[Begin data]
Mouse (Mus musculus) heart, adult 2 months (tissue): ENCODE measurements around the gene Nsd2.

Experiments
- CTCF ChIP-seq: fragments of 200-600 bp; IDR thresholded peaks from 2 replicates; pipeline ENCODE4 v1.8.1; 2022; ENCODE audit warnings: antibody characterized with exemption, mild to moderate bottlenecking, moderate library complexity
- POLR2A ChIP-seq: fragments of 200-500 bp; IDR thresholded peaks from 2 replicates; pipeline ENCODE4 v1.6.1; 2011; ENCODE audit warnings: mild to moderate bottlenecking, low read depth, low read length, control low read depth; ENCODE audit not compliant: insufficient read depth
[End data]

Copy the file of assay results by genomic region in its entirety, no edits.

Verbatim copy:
Mouse (Mus musculus) heart, adult 2 months (tissue): ENCODE measurements around the gene Nsd2.

Experiments
- CTCF ChIP-seq: fragments of 200-600 bp; IDR thresholded peaks from 2 replicates; pipeline ENCODE4 v1.8.1; 2022; ENCODE audit warnings: antibody characterized with exemption, mild to moderate bottlenecking, moderate library complexity
- POLR2A ChIP-seq: fragments of 200-500 bp; IDR thresholded peaks from 2 replicates; pipeline ENCODE4 v1.6.1; 2011; ENCODE audit warnings: mild to moderate bottlenecking, low read depth, low read length, control low read depth; ENCODE audit not compliant: insufficient read depth